In October 2022, Twitter underwent a significant restructuring that resulted in the layoff of 3,700 employees. The decision to cut jobs was part of new owner Elon Musk’s plans to reduce the company’s expenses and remain competitive in the digital landscape that was becoming increasingly dominated by social media platforms like TikTok.
The announcement of the layoffs took many by surprise and created an atmosphere of uncertainty among Twitter’s remaining staff. To help ease the burden, Musk, and his team provided generous severance packages and job placement services to those affected. However, the news generated significant backlash from both employees and customers, who expressed their grief on social media.
Twitter’s move to cut jobs highlights the importance of agility in today’s fast-paced digital landscape. With the competition becoming fiercer by the day, organizations must be willing to adapt and make difficult decisions to remain relevant. It is also crucial for organizations to consider the human cost of such decisions and provide support to those impacted.
While Twitter’s future remains uncertain, the company is taking steps to remain competitive by investing in new features and products to attract and retain users. The challenge for the company and its competitors will be to stay ahead of the curve and meet the changing needs of users in an ever-evolving digital world.
Lyft layoff 700
Lyft has announced that it will cut approximately 700 jobs, equivalent to 13% of its workforce. In a letter to employees, CEO Logan Green and President John Zimmer cited the potential for a recession in the coming year and increased insurance costs for ride-share services as the reasons for the cuts.
Despite the news, the company pledged to support those affected by offering 10 weeks of pay, health care coverage through the end of April, accelerated equity vesting, and recruiting assistance. Employees who had been with the company for over four years were promised an additional four weeks of pay.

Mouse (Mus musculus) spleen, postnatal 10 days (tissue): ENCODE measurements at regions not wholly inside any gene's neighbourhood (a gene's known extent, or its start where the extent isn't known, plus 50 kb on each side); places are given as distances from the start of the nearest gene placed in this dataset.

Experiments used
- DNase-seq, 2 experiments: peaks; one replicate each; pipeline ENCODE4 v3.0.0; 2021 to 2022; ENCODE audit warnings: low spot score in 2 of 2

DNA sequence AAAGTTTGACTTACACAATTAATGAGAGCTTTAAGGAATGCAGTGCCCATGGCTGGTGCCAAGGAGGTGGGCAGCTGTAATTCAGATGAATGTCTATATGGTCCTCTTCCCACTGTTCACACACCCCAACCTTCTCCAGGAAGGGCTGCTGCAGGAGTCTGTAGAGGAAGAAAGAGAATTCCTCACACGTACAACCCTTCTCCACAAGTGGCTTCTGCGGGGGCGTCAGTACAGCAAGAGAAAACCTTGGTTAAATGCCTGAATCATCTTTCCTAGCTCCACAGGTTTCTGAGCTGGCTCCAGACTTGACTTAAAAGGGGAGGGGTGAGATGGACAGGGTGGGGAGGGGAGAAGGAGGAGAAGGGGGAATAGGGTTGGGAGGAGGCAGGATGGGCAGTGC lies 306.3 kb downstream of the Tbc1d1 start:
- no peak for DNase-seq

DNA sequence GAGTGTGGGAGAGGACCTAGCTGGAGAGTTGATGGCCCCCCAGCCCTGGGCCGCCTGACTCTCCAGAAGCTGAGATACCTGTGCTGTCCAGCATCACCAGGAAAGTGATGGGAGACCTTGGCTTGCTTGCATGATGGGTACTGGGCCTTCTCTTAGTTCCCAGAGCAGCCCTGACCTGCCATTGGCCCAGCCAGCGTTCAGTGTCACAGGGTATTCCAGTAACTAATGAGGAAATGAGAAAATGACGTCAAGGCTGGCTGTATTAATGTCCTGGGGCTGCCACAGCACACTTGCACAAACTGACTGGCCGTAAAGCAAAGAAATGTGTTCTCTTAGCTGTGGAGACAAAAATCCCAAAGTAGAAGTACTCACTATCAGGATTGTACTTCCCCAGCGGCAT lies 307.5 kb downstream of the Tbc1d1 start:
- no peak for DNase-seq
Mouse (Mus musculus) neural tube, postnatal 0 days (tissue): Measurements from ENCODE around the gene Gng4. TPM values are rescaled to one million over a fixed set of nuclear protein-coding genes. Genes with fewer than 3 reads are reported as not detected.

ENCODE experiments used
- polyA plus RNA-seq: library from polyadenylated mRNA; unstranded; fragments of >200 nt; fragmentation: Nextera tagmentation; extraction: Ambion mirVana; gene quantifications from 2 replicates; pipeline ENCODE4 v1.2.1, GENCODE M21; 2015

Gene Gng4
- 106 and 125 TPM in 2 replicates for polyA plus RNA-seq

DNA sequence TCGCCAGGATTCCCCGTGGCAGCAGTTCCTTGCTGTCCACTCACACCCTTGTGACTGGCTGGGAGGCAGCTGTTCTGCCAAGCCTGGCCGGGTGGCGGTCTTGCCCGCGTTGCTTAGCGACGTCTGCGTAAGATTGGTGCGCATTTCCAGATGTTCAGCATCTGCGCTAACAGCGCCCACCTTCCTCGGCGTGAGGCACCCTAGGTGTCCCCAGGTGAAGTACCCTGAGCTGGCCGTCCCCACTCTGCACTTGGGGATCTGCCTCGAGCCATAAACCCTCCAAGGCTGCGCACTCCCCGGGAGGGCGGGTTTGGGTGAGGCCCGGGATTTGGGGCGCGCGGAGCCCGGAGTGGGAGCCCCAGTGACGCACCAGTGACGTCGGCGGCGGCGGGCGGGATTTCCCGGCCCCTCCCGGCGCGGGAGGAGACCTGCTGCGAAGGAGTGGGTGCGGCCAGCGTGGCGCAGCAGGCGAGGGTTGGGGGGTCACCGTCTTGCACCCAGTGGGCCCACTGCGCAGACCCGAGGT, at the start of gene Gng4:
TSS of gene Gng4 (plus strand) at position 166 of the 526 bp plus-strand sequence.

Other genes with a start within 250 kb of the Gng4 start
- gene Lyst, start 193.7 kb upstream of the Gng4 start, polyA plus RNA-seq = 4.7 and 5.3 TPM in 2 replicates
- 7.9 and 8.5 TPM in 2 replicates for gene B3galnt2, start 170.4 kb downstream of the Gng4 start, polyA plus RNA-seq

The decision to lay off workers comes at a time when the ride-hailing industry is facing numerous challenges. In addition to the potential for a recession and increasing insurance costs, ride-sharing companies are also grappling with regulatory hurdles and intense competition from rivals like Uber and emerging players like Bird and Lime.
The future of Lyft remains uncertain, but the company has been exploring new business models and partnerships to stay afloat. These include partnerships with automakers to develop autonomous vehicles, as well as an expansion into the delivery space. While the company has faced setbacks and challenges, it remains a major player in the ride-sharing market, and its actions will be closely watched by industry analysts and competitors alike.
Stripe layoff 1,100
The online payments company, Stripe, announced in November that it would lay off about 1,100 employees, which accounts for nearly 14% of its workforce. CEO Patrick Collison stated in a memo to employees that these cuts were necessary due to rising inflation, the possibility of a recession, higher interest rates, energy shocks, tighter investment budgets, and reduced startup funding.
All of these factors signal a change in the economic climate in 2022.
Stripe is known as one of the most valuable privately-held companies in the world, having been valued at $95 billion in 2020. However, in July of 2022, Stripe reportedly lowered its internal valuation to $74 billion, which may have contributed to the decision to cut staff.
According to the memo, affected employees were promised at least six months of salary and health insurance coverage, as well as extended access to Stripe’s employee assistance program. Despite the cuts, the company’s leadership remains optimistic about Stripe’s future and has promised to continue investing in new products and services that help businesses succeed online.
Shopify layoff 1,000
In July of 2022, Canadian-based e-commerce platform Shopify announced it would be laying off 1,000 employees globally—10% of its workforce. This came as the company recognized that the pandemic-driven e-commerce boom was beginning to slow and that a broader pullback in online spending was taking place.